Death of ‘a fantastic lawyer and dealmaker’

Neil Thompson
Neil Thompson

Tributes from Sheffield’s business community poured in this week after the death of one of the city’s top corporate lawyers.

Hill Dickinson partner Neil Thompson, who had been undergoing treatment for lymphoma, died in hospital on Friday night at the age of 53.

Lawyers’ bible, the Legal 500, said last year that he was “clearly the premier corporate lawyer in Sheffield”.

Neil, who leaves wife Catherine and sons, James and William, led corporate teams at DLA Piper and Halliwells before joining Hill Dickinson in 2010.

Richard Wright, executive director of Sheffield Chamber of Commerce, said they were “shocked and saddened” to hear of his death.

“Neil was an advocate of international trade and worked tirelessly in corporate finance, helping businesses to access the funding needed to support growth. He was involved in many business initiatives which benefited the Sheffield City Region and we will forever be indebted to him.

“The amount of messages of condolence already sent is testament to the person Neil was and the amount of lives he had a positive impact upon. He will be sadly missed.”

Friend and colleague Giles Searby has set up a website in his memory.

On it he says: “Neil was many things, first and foremost a loving father and husband. To many of us he was a fantastic lawyer and dealmaker, recognised again as such on the eve of his passing.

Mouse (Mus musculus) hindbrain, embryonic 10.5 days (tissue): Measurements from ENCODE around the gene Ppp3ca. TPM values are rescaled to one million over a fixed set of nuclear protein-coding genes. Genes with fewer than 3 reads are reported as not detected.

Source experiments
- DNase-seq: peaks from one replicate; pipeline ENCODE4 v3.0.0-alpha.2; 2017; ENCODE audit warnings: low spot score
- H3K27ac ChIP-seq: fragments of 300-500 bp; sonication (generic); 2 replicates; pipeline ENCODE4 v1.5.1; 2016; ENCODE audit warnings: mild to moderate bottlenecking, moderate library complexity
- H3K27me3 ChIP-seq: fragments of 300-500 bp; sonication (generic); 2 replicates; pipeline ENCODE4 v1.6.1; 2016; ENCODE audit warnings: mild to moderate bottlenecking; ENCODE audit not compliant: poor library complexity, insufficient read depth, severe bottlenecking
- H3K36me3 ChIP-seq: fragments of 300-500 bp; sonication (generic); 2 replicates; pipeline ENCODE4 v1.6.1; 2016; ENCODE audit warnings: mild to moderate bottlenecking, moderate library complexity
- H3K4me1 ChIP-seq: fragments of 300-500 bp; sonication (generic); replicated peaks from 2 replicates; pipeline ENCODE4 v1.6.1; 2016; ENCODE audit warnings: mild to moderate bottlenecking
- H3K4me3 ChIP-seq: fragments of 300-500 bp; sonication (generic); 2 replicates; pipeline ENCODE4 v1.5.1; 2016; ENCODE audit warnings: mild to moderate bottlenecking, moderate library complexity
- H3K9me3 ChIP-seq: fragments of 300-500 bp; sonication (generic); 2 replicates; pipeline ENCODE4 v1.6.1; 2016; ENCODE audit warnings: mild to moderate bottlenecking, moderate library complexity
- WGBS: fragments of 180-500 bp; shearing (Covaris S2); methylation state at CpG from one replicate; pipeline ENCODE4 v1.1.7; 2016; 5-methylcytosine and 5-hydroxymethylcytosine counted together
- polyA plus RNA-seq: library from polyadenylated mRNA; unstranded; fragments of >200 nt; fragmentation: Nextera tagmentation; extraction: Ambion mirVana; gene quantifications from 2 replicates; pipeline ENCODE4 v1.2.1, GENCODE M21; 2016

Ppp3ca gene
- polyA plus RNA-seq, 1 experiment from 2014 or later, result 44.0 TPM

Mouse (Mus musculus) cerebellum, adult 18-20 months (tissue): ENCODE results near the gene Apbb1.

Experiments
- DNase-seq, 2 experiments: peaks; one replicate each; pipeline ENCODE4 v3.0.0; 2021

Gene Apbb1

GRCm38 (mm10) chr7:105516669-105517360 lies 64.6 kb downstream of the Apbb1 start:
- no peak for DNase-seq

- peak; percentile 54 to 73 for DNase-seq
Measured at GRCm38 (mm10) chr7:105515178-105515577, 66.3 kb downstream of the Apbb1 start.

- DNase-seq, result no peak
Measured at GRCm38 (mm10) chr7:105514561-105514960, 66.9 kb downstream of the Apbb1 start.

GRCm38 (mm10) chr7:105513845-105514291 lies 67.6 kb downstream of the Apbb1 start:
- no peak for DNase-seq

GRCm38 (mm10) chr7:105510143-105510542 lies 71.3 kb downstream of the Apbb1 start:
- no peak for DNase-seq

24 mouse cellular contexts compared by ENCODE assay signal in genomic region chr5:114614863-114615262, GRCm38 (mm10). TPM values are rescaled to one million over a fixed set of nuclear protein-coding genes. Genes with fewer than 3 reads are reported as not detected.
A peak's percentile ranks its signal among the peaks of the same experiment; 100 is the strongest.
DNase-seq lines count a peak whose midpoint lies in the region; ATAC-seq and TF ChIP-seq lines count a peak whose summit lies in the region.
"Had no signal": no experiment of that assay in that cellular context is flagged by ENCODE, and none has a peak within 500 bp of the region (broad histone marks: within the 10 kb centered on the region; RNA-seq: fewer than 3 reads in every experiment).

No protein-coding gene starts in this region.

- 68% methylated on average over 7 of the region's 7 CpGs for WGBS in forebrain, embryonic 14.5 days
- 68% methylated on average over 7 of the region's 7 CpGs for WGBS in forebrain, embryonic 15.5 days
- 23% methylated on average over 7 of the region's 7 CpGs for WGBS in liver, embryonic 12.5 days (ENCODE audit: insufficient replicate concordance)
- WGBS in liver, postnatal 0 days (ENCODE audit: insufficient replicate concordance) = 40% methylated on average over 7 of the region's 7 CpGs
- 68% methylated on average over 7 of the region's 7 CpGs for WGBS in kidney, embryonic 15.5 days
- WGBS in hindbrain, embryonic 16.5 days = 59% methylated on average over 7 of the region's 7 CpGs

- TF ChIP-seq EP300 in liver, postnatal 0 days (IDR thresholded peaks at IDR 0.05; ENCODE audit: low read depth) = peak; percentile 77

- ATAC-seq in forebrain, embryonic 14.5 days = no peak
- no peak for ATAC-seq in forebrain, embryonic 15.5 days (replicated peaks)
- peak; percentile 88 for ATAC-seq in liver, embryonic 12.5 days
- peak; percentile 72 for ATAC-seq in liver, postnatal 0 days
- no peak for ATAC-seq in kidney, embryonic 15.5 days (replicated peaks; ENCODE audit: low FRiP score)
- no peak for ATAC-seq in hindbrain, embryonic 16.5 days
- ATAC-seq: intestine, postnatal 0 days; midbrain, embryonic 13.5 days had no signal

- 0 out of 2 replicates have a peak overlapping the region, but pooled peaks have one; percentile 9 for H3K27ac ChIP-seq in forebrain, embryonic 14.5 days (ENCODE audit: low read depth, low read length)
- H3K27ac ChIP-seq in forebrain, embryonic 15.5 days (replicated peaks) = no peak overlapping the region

“He was a fierce friend for whom nothing was ever too much and also leader, mentor and support to all who worked with him.

“Neil loved his sport, from his all too recent retirement from Dronfield rugby and his support at Abbeydale; his beloved Owls; through to cricket and revelling in his son’s selection by DCCC U12’s.

“Above all he was fun to be around, to have a proper pint with - or bizarrely a Campari - and set the world to rights. Tommo, we’re all much the poorer for your untimely passing, you will be sorely missed.”

Dozens of people have left condolences at

Sheffield Wednesday commercial manager Andy Daykin says: “Besides being a great supporter of Sheffield Wednesday FC, Neil was one of Sheffield’s most successful businessmen and simply a great man. Nothing too much trouble for him and his strength always matched by his kindness. Our condolences go to Catherine and all his family and friends.”

Neil’s colleague Linda Loton writes: ‘You were the best person I have ever worked for. What you saw was what you got and, in your case, it was the best. Your door was “always open” and we all knew that if we needed a quiet word, advice or a quick moan you were there for us. How is your flock in Sheffield going to manage without you? My thoughts and condolences go out to not only Catherine, James and William but to all your family. RIP.”